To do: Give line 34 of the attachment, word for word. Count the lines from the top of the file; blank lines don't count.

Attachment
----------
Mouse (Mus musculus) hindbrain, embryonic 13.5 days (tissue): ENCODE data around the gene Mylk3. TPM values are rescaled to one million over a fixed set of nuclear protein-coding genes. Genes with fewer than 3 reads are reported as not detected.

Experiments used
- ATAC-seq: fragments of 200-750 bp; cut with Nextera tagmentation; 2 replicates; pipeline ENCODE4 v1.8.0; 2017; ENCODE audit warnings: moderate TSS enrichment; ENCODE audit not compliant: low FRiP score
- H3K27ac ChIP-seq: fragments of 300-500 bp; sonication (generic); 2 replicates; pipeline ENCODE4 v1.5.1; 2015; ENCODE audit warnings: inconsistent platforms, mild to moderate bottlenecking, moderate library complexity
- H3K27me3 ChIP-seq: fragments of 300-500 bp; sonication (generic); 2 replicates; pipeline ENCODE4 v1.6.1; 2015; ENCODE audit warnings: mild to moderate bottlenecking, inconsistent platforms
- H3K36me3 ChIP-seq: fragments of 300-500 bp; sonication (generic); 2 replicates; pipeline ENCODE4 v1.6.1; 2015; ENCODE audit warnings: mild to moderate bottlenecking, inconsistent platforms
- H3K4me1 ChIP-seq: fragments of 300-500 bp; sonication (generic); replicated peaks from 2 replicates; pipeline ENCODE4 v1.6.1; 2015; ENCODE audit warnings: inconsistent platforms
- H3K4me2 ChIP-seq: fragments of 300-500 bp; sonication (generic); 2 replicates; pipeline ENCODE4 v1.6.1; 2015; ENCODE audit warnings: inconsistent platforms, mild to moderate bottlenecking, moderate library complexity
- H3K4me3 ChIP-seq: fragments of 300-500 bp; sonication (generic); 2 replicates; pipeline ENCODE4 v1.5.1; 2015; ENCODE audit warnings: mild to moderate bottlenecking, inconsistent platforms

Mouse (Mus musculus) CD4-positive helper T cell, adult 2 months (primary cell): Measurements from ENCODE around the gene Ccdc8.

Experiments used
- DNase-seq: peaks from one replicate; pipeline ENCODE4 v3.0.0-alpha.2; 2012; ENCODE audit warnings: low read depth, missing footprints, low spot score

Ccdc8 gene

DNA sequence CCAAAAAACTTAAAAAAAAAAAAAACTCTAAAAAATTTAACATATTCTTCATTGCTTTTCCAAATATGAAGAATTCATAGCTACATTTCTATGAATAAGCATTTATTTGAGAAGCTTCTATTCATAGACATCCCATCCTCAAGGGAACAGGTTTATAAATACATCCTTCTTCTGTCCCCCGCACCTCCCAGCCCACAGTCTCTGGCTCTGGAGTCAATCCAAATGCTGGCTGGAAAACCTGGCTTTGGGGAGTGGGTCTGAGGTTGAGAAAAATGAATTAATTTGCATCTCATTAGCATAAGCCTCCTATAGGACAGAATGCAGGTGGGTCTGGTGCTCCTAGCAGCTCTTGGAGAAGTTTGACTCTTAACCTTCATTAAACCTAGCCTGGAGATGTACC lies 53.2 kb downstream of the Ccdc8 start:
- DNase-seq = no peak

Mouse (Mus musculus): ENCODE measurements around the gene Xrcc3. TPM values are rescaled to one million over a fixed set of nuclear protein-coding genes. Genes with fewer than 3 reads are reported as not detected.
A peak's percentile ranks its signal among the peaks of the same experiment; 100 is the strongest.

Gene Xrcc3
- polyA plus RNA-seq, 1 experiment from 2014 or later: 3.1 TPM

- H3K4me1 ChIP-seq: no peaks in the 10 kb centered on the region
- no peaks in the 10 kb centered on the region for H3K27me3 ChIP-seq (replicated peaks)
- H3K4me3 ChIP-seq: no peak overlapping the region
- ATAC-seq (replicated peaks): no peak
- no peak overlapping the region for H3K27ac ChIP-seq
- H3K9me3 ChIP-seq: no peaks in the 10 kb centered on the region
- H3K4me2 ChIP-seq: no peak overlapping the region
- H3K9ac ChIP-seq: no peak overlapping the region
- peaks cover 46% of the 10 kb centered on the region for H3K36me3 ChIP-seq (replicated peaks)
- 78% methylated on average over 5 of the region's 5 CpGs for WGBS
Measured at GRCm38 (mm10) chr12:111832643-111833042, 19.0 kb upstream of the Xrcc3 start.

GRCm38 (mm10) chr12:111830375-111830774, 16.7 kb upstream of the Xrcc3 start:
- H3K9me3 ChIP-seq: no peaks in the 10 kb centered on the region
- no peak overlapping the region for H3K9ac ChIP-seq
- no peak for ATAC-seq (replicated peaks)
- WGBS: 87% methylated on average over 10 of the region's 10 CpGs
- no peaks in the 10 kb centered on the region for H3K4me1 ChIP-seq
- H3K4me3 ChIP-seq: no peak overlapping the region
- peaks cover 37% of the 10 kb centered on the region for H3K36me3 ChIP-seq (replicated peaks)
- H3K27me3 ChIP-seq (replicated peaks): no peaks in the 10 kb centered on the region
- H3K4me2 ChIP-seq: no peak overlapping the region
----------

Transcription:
- no peak for ATAC-seq (replicated peaks)